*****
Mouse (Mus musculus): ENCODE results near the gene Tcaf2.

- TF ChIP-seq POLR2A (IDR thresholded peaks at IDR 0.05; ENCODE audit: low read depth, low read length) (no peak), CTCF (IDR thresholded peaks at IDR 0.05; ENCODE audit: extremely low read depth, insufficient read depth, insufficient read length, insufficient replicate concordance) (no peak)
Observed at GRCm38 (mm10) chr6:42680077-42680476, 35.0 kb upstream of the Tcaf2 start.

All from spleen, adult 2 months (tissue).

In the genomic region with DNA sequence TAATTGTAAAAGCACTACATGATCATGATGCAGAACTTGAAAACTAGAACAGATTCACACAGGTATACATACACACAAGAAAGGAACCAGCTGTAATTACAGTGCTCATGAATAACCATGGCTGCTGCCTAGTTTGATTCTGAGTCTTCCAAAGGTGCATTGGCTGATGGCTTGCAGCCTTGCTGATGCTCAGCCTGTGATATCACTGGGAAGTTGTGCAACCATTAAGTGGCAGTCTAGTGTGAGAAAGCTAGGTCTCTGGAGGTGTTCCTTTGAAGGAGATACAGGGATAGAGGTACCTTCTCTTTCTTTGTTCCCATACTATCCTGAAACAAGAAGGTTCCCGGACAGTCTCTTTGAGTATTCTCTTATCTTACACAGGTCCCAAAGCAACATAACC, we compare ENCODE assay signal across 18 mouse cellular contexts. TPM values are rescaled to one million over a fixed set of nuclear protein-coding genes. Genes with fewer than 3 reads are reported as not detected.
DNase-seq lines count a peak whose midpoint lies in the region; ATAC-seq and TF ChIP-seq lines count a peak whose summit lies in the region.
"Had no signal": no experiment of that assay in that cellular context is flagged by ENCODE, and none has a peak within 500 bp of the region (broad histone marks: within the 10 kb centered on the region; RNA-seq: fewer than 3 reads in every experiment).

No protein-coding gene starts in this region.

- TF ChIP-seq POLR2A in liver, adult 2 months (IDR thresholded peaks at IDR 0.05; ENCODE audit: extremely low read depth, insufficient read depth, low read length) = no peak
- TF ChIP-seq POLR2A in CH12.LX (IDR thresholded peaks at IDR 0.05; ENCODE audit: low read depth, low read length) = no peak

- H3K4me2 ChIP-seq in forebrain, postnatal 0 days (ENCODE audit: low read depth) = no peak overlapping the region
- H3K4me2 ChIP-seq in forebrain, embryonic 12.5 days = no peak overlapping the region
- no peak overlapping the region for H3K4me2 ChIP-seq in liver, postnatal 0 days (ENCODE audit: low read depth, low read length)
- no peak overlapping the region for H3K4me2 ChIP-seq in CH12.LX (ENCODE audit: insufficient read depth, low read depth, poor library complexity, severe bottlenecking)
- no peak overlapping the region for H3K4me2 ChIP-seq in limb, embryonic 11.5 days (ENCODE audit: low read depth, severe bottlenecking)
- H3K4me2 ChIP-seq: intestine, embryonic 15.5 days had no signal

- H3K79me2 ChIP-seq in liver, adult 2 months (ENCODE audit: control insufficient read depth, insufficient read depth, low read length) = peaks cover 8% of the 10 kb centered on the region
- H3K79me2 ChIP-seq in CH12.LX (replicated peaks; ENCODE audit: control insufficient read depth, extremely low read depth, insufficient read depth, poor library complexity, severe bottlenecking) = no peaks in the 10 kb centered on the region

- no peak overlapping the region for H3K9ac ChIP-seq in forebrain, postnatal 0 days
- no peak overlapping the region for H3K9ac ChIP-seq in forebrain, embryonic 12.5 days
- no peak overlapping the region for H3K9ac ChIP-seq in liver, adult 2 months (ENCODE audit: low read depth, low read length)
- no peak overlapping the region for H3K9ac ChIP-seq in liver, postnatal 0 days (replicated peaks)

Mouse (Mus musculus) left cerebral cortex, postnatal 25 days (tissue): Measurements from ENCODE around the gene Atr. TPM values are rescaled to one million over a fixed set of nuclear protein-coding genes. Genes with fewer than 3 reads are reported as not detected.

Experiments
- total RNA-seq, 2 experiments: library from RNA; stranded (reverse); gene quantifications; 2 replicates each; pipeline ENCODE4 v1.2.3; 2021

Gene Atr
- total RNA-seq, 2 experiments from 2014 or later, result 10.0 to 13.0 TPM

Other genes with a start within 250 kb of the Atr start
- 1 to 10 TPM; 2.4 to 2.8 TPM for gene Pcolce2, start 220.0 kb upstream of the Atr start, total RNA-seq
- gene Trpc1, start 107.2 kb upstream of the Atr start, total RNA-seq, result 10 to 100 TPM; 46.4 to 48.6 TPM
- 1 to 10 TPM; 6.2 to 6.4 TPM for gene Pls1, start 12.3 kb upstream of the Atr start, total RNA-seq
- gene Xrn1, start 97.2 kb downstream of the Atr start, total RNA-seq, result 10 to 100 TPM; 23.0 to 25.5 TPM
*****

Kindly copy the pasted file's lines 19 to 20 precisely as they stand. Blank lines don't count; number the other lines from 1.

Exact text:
- no peak overlapping the region for H3K9ac ChIP-seq in forebrain, postnatal 0 days
- no peak overlapping the region for H3K9ac ChIP-seq in forebrain, embryonic 12.5 days